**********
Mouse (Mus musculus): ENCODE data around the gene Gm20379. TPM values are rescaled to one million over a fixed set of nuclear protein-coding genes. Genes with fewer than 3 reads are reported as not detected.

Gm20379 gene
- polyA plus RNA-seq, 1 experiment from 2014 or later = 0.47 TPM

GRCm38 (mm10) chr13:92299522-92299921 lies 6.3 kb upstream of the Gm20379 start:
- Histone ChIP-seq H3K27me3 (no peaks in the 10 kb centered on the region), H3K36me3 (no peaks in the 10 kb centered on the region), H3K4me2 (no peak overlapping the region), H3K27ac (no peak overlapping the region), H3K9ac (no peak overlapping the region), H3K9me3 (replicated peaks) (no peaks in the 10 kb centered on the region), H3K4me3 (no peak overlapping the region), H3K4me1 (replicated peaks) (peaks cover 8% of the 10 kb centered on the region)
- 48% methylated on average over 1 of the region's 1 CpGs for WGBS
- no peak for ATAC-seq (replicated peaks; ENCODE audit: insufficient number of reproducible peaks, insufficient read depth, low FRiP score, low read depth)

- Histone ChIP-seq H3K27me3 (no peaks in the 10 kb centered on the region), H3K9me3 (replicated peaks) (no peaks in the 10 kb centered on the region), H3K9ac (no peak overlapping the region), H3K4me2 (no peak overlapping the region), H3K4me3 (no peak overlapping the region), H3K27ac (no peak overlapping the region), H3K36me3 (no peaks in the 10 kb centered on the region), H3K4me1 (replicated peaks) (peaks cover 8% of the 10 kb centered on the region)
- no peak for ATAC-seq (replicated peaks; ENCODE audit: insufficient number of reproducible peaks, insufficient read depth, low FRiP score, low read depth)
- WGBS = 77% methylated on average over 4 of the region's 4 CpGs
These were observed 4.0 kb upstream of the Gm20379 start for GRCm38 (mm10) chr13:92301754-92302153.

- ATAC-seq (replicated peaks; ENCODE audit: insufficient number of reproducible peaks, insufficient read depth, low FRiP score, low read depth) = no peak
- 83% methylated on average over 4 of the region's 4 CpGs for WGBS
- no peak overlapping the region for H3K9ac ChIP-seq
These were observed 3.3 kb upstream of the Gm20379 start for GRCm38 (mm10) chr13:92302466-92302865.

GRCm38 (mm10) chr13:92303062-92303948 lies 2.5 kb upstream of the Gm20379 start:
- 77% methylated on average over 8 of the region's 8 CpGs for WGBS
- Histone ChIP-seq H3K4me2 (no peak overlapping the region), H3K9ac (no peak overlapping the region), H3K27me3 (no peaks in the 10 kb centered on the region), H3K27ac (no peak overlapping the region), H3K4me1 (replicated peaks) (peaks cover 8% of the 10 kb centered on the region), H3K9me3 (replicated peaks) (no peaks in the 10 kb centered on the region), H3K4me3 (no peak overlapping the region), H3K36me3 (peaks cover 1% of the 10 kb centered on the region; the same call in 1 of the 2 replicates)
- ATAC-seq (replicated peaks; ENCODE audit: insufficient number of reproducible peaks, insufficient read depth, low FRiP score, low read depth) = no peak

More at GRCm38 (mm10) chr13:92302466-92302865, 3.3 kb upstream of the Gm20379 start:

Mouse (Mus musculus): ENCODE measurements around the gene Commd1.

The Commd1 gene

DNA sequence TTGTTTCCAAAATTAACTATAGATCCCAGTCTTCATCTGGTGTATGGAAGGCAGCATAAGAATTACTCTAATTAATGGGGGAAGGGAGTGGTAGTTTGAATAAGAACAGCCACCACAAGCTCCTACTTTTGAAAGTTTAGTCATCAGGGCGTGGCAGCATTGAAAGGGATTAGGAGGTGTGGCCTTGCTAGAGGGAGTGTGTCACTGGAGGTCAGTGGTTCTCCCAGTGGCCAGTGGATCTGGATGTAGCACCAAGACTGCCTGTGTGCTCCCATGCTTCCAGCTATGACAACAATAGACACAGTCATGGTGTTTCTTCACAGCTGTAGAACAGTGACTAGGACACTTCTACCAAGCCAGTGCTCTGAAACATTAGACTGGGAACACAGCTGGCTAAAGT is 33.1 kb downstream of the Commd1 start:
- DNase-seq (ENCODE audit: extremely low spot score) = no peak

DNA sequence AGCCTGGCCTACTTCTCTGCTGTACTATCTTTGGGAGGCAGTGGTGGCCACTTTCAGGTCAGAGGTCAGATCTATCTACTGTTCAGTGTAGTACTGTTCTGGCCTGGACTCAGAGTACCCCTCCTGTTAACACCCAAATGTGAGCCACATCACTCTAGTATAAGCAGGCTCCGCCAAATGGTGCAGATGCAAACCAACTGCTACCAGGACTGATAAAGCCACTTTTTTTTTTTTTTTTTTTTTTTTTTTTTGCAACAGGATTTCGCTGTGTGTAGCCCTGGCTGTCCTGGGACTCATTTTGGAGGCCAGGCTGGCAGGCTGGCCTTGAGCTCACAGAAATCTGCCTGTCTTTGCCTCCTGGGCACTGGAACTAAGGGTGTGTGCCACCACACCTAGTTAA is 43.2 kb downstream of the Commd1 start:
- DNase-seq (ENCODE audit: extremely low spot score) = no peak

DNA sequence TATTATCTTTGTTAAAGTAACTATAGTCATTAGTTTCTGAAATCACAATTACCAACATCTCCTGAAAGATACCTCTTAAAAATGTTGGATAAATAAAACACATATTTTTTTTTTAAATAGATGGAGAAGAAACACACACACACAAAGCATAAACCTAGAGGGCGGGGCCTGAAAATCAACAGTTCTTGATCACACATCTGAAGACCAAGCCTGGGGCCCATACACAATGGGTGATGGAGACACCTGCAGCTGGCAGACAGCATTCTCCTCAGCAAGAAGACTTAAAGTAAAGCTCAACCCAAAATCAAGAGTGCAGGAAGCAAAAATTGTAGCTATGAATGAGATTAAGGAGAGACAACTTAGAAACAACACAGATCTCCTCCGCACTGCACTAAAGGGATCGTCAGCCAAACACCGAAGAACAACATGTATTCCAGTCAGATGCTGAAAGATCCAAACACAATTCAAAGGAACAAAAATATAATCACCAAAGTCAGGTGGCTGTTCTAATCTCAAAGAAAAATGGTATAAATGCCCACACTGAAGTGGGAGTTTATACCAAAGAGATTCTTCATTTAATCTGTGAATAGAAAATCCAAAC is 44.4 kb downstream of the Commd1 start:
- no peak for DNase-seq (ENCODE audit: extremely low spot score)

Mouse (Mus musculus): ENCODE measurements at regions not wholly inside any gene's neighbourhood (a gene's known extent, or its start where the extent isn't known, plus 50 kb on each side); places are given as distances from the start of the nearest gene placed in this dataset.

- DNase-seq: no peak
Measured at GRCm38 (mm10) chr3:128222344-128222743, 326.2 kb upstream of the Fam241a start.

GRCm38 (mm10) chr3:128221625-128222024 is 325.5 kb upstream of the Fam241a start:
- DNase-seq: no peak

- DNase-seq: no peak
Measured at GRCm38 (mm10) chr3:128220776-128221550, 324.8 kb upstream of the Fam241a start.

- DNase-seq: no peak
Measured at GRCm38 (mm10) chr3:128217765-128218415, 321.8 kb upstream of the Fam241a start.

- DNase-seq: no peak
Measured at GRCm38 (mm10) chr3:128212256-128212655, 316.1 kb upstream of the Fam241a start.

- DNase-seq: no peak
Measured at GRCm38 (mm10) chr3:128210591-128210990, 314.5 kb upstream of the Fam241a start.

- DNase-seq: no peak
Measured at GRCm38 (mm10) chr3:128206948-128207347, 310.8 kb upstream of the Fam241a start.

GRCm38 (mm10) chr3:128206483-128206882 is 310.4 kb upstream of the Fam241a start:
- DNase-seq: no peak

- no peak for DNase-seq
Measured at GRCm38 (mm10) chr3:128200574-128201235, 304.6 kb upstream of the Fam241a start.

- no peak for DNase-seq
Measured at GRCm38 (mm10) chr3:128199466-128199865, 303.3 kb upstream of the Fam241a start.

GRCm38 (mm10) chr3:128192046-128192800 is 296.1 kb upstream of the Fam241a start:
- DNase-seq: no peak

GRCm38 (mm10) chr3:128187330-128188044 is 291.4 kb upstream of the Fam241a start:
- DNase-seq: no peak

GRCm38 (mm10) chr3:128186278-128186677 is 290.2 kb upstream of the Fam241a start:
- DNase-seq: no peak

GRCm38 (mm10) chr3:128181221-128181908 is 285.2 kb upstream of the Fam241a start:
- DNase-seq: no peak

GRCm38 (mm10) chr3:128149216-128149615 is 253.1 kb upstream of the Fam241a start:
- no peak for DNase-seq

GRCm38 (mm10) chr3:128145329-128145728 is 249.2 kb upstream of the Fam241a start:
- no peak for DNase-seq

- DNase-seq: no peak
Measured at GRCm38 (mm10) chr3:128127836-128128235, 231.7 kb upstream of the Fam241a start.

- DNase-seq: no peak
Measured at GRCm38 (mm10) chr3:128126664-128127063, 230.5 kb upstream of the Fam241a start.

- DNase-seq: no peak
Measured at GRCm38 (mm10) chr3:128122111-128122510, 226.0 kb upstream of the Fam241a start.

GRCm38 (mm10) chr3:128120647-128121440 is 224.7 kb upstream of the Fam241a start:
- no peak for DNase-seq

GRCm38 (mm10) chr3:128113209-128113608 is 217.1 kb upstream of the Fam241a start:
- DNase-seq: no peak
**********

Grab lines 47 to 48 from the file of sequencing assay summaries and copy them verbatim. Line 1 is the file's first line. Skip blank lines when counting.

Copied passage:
Measured at GRCm38 (mm10) chr3:128200574-128201235, 304.6 kb upstream of the Fam241a start.

- no peak for DNase-seq